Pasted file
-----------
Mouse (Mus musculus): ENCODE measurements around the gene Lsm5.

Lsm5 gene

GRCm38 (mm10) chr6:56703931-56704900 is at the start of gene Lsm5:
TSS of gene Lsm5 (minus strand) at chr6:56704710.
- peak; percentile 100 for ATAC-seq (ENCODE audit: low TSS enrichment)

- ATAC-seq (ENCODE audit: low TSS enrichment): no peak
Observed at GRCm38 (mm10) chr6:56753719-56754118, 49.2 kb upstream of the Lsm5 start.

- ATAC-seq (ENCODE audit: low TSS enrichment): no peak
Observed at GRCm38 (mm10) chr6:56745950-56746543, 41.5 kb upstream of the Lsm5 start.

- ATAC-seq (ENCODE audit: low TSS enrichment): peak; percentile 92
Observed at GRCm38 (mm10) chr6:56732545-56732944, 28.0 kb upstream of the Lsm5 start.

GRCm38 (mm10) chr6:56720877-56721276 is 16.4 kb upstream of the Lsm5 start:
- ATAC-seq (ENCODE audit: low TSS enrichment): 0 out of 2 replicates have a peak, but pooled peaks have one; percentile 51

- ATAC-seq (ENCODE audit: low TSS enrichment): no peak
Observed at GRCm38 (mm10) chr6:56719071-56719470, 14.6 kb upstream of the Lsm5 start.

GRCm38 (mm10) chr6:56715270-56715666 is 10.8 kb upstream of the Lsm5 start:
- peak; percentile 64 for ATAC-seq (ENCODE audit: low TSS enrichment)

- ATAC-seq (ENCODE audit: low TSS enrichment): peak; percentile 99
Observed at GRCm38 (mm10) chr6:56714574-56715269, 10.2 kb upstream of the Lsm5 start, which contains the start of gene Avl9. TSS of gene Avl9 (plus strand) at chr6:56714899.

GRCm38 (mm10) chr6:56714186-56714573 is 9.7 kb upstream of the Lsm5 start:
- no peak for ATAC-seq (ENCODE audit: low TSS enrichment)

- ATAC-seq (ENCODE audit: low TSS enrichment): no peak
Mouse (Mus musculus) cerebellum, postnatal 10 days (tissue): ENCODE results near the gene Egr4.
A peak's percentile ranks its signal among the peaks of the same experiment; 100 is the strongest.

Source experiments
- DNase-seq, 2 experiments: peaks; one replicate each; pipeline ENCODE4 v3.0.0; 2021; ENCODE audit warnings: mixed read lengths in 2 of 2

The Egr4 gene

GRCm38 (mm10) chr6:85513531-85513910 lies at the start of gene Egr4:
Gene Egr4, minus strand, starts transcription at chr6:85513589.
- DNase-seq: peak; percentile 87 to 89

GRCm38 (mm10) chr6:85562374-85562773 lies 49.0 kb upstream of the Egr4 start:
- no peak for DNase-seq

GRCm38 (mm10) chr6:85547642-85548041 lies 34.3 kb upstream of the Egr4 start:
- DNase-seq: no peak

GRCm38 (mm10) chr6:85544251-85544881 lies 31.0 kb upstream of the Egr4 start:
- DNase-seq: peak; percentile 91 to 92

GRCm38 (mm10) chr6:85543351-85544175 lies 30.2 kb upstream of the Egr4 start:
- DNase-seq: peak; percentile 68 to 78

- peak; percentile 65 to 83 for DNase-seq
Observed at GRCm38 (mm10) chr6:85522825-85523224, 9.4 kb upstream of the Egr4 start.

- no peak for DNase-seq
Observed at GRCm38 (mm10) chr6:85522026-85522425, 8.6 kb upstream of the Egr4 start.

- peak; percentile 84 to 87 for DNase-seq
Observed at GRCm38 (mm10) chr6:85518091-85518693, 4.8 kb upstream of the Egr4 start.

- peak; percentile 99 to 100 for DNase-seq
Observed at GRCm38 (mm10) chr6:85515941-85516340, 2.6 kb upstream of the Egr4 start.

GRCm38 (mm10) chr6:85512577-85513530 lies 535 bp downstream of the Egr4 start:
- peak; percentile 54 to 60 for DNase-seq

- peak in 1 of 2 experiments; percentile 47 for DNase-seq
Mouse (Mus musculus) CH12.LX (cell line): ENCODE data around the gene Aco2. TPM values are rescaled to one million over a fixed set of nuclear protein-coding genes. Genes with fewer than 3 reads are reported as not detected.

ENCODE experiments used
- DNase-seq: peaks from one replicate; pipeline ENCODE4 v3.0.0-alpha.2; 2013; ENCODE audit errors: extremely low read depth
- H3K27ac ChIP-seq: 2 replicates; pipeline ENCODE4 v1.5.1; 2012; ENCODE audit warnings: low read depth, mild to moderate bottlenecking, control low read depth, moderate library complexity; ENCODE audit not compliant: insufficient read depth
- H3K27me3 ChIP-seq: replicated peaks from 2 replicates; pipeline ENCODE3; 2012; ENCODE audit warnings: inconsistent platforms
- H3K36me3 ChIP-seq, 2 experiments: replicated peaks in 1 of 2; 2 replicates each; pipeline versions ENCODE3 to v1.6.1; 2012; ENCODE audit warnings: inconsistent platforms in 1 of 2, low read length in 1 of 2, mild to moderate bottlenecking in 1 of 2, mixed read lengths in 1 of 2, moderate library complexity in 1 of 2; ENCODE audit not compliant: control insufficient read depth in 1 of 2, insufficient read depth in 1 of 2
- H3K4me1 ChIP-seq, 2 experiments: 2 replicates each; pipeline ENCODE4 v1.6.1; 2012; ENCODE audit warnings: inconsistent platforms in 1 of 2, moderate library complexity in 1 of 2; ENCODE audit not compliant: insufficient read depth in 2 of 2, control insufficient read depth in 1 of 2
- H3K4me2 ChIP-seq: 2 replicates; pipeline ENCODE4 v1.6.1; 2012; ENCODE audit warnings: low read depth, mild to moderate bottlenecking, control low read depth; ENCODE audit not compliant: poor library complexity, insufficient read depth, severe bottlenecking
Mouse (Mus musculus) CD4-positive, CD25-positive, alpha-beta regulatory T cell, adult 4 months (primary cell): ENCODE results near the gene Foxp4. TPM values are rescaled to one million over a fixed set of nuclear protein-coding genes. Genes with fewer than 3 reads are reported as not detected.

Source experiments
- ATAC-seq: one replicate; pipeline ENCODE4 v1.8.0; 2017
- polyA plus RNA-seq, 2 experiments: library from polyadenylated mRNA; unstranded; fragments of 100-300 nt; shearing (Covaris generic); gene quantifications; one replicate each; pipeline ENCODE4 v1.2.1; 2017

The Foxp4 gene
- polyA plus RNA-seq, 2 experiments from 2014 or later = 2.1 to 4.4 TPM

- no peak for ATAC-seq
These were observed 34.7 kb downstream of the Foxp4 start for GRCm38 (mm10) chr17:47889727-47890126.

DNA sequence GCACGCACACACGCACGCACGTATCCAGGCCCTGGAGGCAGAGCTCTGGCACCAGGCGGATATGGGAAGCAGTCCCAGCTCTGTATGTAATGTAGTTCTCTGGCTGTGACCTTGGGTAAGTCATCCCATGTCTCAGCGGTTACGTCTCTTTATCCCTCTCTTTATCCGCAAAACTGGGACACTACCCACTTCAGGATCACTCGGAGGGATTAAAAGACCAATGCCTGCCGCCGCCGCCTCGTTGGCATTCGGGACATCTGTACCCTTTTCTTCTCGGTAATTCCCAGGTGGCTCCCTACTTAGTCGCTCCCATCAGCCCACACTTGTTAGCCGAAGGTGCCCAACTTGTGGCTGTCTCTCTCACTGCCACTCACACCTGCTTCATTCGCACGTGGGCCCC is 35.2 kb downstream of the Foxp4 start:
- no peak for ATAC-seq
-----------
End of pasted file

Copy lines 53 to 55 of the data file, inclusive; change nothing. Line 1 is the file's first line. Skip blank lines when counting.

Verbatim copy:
- H3K27ac ChIP-seq: 2 replicates; pipeline ENCODE4 v1.5.1; 2012; ENCODE audit warnings: low read depth, mild to moderate bottlenecking, control low read depth, moderate library complexity; ENCODE audit not compliant: insufficient read depth
- H3K27me3 ChIP-seq: replicated peaks from 2 replicates; pipeline ENCODE3; 2012; ENCODE audit warnings: inconsistent platforms
- H3K36me3 ChIP-seq, 2 experiments: replicated peaks in 1 of 2; 2 replicates each; pipeline versions ENCODE3 to v1.6.1; 2012; ENCODE audit warnings: inconsistent platforms in 1 of 2, low read length in 1 of 2, mild to moderate bottlenecking in 1 of 2, mixed read lengths in 1 of 2, moderate library complexity in 1 of 2; ENCODE audit not compliant: control insufficient read depth in 1 of 2, insufficient read depth in 1 of 2